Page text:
Abelour A’bunadh Batch No 35 60.3%

  • Colour – A deep dark burgundy with ruby highlights
  • Nose – Cinnamon and cloves, gingerbread, honey, pronounced prunes, black cherries, Christmas cake, classic sherry-bomb
  • Taste – Apple cider, caramel, warm and smooth, very ‘Christmassy’, rum-soaked raisins, robust and bursting with character
  • Finish – Think curling up by a cosy warm fireplace…
  • Water – This one works straight yet also does a happy dance with drops or a dollop!
  • Pairing – Best with a sharp old cheddar, needs something that can hold its own with such brilliant flavours.

Comments…

  • “Beautiful things are happening in my nose! And its not what you are thinking!”
  • “This is one you notice every sip… and yes! It is probably getting you drunk…”

When the A’bunadh came out, there was literally a squeal of delight from one lady – as she would be re-uniting her taste buds with an old favourite. Talk turned to the slight shifts in flavour profiles between batches, fruitless efforts to track down certain batches from the 20s! Disbelief they are now into the 50s and a recommendation to simply ‘grab it’ if you see it!

What makes this Speyside stand out is its unabashed sherry quality. Rather than simply acquiring a sherry ‘finish,’ A’bunadh matures exclusively in Spanish Oloroso sherry butts, gaining a rich, robust and surprisingly well rounded profile.

Even better was the realisation that the price point for both Speysides remains reasonable (i.e. below $70) though the Japanese is near impossible to find at any price!

Our whisky ladies relished this cask strength trio – without a doubt a Diwali night to remember!

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Exploring Japanese whiskies – Ichiro’s Malt Chichibu ‘The Floor Malted’ 3 year 50.5%

By now, it is quite clear that I’m a fan of Japanese whiskies. Alas two things are increasingly becoming a challenge – accessibility and affordability.

Six years ago, Suntory came to Mumbai for a trade fare to test the waters for distributing to India. I fell in love with their Hakushu even more than the lovely Yamazaki and Hibiki whiskies I could more readily obtain and had sampled many times before.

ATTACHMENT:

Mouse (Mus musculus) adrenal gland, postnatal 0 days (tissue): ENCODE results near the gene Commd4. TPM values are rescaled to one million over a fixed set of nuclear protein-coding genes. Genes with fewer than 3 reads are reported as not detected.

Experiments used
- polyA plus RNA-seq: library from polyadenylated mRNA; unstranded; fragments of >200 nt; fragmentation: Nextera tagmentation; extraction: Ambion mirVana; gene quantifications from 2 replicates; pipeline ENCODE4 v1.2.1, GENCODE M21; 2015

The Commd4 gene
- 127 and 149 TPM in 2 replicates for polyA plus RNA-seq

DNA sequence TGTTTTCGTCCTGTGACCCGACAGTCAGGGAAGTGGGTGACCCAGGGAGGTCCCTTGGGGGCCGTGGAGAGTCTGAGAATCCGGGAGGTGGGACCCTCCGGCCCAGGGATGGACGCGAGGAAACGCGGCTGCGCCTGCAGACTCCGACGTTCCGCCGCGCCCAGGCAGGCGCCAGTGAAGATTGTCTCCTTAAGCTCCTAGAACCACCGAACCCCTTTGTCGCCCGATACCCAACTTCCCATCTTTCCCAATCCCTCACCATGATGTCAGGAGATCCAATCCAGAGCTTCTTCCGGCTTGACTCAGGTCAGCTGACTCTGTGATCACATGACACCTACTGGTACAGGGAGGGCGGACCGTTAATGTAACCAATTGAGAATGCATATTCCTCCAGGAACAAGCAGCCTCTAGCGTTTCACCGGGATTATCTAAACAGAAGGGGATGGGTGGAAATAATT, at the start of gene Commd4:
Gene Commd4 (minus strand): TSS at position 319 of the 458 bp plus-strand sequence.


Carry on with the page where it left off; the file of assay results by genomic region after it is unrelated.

I remember following up to see if there was progress on their entering the Indian market – and more specifically the Hakushu range – at the time the answer was no.

So I would track down the nuanced character of the Hakushu 18 year in places like Singapore until the prices sky-rocketed beyond my bracket.

Since then, my interest in exploring Japanese whiskies hasn’t abated and through our fabulous Mumbai whisky tasting groups, from time to time, someone manages to snag an interesting bottle. Our journey expanded well beyond Suntory’s offerings to also explore Nikka and Ichiro’s Malts and more!

The challenge is that what we find and enjoy today is likely not available tomorrow. Nearly all of the Japanese whiskies we’ve sampled over the last few years are now found on auctions not directly through reliable sources like The Whisky Exchange or La Maison du Whisky.

For example, this delightful Ichiro’s Malt Chichibu ‘The Floor Malted’ 3 year, may be relatively well-known but not so easy to find. So read on… as you may not be able to track down a bottle… which is a pity!

Chichubu The Floor Malted

Ichiro’s MaltChichibu The Floor Malted 3 year, 50.5%

  • Colour – Light, young and sassy